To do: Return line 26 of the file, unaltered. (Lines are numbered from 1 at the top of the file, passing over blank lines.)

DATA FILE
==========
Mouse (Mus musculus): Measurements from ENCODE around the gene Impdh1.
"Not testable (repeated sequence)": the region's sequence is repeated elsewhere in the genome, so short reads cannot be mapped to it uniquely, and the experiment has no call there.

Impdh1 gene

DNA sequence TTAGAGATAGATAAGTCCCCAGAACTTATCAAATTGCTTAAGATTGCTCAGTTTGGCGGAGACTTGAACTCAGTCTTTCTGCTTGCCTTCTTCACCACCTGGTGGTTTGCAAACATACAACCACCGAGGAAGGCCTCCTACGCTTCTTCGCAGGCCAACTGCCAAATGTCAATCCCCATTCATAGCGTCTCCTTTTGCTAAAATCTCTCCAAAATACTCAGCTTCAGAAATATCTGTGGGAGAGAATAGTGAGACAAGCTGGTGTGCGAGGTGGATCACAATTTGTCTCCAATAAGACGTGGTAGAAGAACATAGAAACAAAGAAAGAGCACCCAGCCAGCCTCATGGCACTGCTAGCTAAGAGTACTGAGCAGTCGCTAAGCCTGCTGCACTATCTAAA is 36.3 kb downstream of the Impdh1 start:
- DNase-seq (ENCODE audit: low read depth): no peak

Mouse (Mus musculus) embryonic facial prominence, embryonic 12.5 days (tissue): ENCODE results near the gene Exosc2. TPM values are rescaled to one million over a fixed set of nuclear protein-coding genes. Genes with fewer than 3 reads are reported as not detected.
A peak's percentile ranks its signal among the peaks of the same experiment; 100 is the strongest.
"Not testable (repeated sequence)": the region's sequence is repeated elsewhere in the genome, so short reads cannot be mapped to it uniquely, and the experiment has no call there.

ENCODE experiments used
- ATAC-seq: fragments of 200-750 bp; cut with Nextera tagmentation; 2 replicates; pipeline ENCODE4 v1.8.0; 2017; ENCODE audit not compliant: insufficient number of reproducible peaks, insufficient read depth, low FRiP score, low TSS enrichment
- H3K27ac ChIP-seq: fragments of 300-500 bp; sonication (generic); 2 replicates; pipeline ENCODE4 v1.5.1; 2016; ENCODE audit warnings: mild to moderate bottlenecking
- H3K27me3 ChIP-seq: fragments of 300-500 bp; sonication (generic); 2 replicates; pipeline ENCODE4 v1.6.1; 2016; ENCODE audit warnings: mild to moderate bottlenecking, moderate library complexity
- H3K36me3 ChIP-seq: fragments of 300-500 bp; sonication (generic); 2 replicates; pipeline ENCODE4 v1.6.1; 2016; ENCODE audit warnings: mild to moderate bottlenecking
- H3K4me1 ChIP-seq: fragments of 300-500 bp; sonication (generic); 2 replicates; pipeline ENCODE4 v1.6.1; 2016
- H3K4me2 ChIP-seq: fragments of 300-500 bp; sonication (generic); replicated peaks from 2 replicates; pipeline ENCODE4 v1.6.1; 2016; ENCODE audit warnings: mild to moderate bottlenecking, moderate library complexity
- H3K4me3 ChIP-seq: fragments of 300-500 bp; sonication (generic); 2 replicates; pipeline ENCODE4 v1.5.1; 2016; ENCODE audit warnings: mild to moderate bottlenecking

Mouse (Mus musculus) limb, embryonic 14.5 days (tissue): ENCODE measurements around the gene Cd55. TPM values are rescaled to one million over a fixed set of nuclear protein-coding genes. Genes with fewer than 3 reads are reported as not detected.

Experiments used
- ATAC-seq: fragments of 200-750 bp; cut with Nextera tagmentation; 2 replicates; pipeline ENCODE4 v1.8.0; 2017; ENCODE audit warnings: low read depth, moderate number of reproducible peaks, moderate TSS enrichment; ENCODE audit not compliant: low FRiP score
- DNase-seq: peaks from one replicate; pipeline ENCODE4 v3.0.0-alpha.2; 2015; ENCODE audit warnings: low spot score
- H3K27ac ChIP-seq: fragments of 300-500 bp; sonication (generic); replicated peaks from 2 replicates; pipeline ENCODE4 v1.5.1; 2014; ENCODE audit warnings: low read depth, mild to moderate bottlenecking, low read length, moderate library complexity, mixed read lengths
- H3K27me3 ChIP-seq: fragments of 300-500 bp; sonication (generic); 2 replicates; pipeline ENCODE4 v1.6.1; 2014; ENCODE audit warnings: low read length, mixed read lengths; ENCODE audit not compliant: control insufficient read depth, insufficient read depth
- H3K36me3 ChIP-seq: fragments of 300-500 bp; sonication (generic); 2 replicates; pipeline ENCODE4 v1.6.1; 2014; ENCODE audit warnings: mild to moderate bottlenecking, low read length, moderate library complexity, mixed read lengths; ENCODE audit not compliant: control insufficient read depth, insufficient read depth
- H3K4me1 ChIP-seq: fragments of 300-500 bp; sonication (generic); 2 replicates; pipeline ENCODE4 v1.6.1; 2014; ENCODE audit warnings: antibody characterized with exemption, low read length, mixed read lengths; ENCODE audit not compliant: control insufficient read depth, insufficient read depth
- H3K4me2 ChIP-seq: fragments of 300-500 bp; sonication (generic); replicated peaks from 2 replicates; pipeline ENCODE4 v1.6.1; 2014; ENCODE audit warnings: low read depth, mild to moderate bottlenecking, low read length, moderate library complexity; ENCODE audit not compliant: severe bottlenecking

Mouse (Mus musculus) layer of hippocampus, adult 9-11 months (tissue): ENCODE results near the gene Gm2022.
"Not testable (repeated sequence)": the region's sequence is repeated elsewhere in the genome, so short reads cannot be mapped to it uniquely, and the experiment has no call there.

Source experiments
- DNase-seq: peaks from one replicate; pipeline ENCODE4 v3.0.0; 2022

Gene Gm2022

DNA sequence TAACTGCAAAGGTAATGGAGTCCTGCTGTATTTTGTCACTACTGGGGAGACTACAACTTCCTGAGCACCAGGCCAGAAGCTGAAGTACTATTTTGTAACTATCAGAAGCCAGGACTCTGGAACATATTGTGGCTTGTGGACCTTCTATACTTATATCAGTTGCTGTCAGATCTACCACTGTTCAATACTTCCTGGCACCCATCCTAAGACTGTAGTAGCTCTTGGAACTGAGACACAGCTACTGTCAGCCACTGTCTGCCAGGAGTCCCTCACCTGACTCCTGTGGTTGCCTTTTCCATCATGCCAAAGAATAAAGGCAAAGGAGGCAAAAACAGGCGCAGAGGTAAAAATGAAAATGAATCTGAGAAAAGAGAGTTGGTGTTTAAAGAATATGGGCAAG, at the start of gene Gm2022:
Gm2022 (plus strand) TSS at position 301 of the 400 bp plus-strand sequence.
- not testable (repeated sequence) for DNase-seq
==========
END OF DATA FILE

Mouse (Mus musculus) layer of hippocampus, adult 9-11 months (tissue): ENCODE results near the gene Gm2022.